Some physicians, including pediatricians, who work closely with immigrant populations in which FGM is endemic, have voiced concern about the adverse effects of criminalization of the practice on educational efforts.24 These physicians emphasize the significance of a ceremonial ritual in the initiation of the girl or adolescent as a community member, and advocate a lesser procedure, such as pricking or incision of the clitoral skin, as often sufficient to satisfy cultural requirements. Pediatricians and pediatric surgical and urologic surgeons who are contemplating performing such a procedure should consider their role in perpetuating this social practice with its cultural implications for the status of women. It is also unclear whether performing such lesser procedures would be exempt from federal criminal laws.
Efforts should be made to use all available educational and counseling resources to dissuade parents from seeking a ritual genital procedure for their daughter. In those circumstances in which an infant, child, or adolescent appears to be at risk of FGM, the AAP recommends that its members educate and counsel the family about the health effects of FGM. Parents should be reminded that performing FGM is illegal and constitutes child abuse in the United States.
The American Academy of Pediatrics:
Opposes all forms of female genital mutilation (FGM).
Recommends that its members actively seek to dissuade families from carrying out FGM.
Recommends that its members provide patients and their parents with compassionate education about the physical harms and psychological risks of FGM.
Recommends that its members decline to perform any medically unnecessary procedure that alters the genitalia of female infants, girls, and adolescents.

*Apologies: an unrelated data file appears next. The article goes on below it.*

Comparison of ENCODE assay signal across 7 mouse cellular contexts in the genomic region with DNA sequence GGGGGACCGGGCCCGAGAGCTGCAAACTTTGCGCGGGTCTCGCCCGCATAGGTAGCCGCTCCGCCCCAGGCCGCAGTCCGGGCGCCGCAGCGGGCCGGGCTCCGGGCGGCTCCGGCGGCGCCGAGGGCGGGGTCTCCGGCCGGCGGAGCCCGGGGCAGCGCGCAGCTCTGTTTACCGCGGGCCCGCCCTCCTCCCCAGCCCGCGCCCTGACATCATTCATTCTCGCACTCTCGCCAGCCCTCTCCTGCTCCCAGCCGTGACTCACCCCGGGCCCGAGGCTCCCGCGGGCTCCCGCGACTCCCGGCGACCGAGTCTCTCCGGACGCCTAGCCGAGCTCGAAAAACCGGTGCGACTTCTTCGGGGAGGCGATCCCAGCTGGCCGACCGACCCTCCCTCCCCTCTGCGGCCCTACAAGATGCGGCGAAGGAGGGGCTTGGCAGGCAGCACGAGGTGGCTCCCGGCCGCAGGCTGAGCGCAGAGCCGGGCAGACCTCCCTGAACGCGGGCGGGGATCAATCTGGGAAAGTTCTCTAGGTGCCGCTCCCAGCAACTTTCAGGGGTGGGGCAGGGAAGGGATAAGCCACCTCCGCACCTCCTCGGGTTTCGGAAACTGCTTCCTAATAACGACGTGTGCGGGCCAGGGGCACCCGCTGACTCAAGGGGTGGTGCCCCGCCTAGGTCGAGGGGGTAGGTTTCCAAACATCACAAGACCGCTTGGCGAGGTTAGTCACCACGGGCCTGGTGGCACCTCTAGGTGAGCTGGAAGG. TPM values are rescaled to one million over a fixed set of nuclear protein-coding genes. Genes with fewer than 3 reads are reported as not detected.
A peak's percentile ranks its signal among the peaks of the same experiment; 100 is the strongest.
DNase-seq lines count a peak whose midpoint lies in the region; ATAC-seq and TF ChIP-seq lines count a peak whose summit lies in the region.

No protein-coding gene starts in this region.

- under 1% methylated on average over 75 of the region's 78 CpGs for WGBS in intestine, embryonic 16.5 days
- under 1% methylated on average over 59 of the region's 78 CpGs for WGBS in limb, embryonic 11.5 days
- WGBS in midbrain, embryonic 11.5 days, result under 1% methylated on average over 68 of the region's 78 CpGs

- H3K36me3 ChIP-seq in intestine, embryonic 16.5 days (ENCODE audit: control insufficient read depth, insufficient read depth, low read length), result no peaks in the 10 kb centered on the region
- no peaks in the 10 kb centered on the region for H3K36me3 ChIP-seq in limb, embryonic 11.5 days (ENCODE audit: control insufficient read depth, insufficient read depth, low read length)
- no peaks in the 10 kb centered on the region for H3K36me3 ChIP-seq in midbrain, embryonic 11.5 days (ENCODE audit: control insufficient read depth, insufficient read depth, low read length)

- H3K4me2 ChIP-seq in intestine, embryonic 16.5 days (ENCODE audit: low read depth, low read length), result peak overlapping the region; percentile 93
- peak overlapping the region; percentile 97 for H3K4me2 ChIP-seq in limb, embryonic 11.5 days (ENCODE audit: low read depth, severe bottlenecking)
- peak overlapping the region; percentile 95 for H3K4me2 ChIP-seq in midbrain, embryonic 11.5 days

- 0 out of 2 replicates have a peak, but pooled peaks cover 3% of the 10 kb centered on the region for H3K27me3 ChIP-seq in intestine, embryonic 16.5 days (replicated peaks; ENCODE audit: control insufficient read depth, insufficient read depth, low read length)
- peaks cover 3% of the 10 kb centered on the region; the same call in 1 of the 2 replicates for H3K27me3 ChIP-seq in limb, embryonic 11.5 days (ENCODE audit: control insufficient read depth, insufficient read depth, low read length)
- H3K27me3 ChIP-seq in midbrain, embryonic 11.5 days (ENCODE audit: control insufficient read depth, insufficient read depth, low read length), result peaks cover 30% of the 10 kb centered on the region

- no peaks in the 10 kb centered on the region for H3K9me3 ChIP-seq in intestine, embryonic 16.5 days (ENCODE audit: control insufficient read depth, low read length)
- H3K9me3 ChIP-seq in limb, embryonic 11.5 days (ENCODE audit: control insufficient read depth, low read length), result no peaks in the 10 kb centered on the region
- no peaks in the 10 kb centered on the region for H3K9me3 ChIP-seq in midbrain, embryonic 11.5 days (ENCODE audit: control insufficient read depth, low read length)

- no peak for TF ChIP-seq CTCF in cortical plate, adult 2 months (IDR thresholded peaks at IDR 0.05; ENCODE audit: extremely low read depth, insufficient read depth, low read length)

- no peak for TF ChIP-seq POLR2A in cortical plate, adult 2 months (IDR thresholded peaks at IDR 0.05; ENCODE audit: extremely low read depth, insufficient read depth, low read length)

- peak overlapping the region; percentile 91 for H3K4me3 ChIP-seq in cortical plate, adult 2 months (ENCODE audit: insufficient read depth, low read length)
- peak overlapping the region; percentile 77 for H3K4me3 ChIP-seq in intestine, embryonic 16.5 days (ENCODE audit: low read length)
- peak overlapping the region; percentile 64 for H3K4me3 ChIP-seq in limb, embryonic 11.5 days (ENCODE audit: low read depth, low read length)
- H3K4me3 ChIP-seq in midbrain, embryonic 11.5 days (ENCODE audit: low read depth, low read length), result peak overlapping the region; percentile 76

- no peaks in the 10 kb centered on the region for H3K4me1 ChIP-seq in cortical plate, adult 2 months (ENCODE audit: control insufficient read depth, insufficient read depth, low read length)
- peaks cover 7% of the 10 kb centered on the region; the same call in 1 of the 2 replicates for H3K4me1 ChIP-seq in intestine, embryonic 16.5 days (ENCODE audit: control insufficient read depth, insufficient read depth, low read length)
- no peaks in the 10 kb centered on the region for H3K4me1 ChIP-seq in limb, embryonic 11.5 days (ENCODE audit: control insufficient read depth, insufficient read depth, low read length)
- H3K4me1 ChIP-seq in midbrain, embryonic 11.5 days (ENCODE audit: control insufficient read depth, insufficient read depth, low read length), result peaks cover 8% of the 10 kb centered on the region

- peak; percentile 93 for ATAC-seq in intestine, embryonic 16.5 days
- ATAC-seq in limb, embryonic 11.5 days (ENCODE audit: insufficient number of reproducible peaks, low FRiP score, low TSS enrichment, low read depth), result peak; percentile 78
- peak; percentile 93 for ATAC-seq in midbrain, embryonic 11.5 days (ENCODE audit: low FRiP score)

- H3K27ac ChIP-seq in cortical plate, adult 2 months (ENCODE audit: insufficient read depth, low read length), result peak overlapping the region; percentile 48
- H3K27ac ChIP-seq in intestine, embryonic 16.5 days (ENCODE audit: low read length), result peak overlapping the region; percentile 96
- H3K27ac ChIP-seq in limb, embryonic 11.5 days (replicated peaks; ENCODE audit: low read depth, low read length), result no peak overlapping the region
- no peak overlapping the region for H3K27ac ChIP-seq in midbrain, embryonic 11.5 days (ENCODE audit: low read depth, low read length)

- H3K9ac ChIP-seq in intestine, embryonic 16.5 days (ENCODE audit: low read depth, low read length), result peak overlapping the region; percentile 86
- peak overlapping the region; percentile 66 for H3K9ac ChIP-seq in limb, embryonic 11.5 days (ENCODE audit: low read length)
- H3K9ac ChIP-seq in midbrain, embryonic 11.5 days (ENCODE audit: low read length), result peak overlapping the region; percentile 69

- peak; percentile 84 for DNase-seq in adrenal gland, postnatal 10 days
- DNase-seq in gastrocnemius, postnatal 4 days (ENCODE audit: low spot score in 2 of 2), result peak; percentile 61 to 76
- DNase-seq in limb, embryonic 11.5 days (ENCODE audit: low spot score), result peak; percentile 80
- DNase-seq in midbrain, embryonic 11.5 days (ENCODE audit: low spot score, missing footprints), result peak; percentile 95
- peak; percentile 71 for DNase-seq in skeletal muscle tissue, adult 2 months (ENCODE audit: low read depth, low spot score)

Committee on Bioethics, 1997 to 1998
Joel E. Frader, MD, Chairperson
Jeffrey R. Botkin, MD, MPH
Kathryn L. Moseley, MD
Robert M. Nelson, MD
Benjamin S. Wilfond, MD
Alessandra Kazura, MD
American Academy of Child & Adolescent Psychiatry
Watson A. Bowes, MD
American College of Obstetricians & Gynecologists
Ernest Krug III, MD
American Board of Pediatrics
Donna A. Caniano, MD
Section on Surgery
Nancy M. P. King
This statement has been approved by the Council on Child and Adolescent Health.
The recommendations in this statement do not indicate an exclusive course of treatment or serve as a standard of medical care. Variations, taking into account individual circumstances, may be appropriate.
- FGM =
- female genital mutilation •
- AAP =
- American Academy of Pediatrics
- ↵UN Agencies Call for End to Female Genital Mutilation. Geneva, Switzerland: World Health Organization; April 9, 1997
- ↵American College of Obstetricians and Gynecologists. Committee Opinion–Female Genital Mutilation. Washington, DC: American College of Obstetrics and Gynecology; January 1995:151
- ↵The College of Physicians and Surgeons of Ontario. New Policy–Female Circumcision, Excision and Infibulation. Toronto, Canada: The College of Physicians and Surgeons of Ontario; March 1992:25
- ↵Act Prohibiting Genital Mutilation of Women; 1982;316
- ↵Appendix I: Elizabeth II Prohibition of Female Circumcision Act; 1985
- ↵Sections 664 and 665 of the Illegal Immigration Reform and Immigrant Responsibility Act of 1996, Division C, Omnibus Consolidated Appropriations Act for Fiscal Year 1997. Pub L No. 104–208; Sept 30, 1996
- ↵World Health Organization. Female Genital Mutilation. Geneva, Switzerland: World Health Organization; April 1997
- ↵Institute for Development Training. Health Effects of Female Circumcision. Chapel Hill, NC: Institute for Development Training; 1986
- Armstrong S
- ↵Dorkenoo E, Elworthy S. Female Genital Mutilation. Proposals for Change. London, England: Minority Rights Group; 1992
- ↵Crossette B. Female genital mutilation by immigrants is becoming cause for concern in the US. New York Times. December 10, 1995:18
- International Association for Maternal and Neonatal Health
- ↵Toubia N. Female Genital Mutilation: A Call for Global Action. New York, NY: RAINBo; 1995
- Female circumcision/genital mutilation
- ↵Lightfoot-Klein H. Prisoners of Ritual—An Odyssey Into Female Genital Circumcision in Africa. New York, NY: Haworth Press; 1989
- ↵Kelley T. Doctor fights ban on circumcising girls. Seattle Times. June 6, 1996:B3
- Copyright © 1998 American Academy of Pediatrics